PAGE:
Surrogate’s Court Procedure Act § 1002: Petition; Persons Entitled to Petition for Appointment of an Administrator
Because in cases where a decedent died intestate there is no will to look to to determine who is entitled to serve as executor of the estate, under New York law there are rules that spell out who is entitled to petition the court to be appointed executor. A person who is entitled to petition must provide all of the information in the petition required and file it with the appropriate New York Surrogate’s Court. The court will then review all petitions, determine which petitioners have higher priority, and which petitioners are eligible to serve as estate administrator. If you are interested in serving as estate administrator, and have concerns about the requirements of Surrogate’s Court Procedure Act § 1002, Petition; persons entitled to petition for appointment of an administrator, contact an experienced New York intestate succession lawyer at the Law Offices of Stephen Bilkis & Associates who understands the requirements for being appointed estate administrator, as well as the duties of the position.Related statutory provisions
- Order of priority for granting letters of administration: Surrogate’s Court Procedure Act, § 1001
- Persons who must be served with process; waiver of process; dispensation with service of process: Surrogate’s Court Procedure Act, § 1003
- Proceedings upon return of process; decree: Surrogate’s Court Procedure Act, § 1004
When someone passes away leaving the will, the executor manages the estate and distributes its assets based on what the decedent put in his (or her) will. The will states who gets which portion of the decedent’s assets. Generally, the decedent also names an executor in his will.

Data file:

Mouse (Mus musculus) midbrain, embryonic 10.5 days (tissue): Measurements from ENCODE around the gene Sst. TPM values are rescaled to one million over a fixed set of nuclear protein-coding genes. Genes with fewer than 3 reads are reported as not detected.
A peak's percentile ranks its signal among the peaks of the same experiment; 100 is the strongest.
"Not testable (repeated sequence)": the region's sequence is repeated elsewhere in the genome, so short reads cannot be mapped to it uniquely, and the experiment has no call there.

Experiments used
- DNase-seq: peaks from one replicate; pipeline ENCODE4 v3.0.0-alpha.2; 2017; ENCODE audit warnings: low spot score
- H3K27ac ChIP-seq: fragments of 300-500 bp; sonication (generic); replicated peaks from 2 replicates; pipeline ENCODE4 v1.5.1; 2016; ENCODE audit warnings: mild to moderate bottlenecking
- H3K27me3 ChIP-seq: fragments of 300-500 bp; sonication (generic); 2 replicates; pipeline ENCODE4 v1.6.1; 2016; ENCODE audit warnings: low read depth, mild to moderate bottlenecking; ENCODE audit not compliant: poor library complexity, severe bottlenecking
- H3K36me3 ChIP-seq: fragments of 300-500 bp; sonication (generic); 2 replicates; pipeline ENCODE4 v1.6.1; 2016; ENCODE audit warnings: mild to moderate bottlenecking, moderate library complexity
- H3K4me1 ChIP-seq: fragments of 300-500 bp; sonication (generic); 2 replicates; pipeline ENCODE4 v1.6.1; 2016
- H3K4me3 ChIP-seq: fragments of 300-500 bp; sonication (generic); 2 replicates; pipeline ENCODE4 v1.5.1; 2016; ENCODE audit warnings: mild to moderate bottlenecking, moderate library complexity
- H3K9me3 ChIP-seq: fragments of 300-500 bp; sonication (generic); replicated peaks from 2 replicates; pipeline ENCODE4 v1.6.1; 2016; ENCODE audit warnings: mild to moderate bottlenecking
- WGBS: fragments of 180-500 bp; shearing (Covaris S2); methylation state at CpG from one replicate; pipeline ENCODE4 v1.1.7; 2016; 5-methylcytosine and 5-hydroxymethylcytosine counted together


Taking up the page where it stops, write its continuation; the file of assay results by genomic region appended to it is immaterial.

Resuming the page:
As an experienced New York intestate succession attorney will explain, in the absence of a will the Surrogate’s Court must appoint an estate administrator who will manage the estate and distribute assets based on the rules of intestate succession. Furthermore, since there is no will to direct how to distribute assets, estate assets will be distributed to the decedent’s legal heirs. Under New York law, the surviving spouse and children are a decedent’s legal heirs, entitling them to 100% of the decedent’s probate estate. In the absence of a surviving spouse or children, heirs include parents, siblings, and other blood relatives in order of priority as stated in New York Estates, Powers, Trusts and Estates Law.Petition; persons entitled to petition for appointment of an administrator
If a person passes away intestate, there are specific rules that must be followed related to the appointment of an estate administrator. Those who are entitled to file a petition for letters include only:
- Interested parties
- A person to whose appointment as estate administrator is consented to by all distributees
- Public administrator
- Chief fiscal officer of the county
- Creditors of the decedent
- Person involved in an action in which the decedent is party
The petition must state the citizenship of both the decedent and the petitioner, that the decedent did not leave will, the estimated value of personal property, and the real property that is part of the estate, whether it is improved, a description of it, its estimated value, and estimated gross rents of an 18 month period.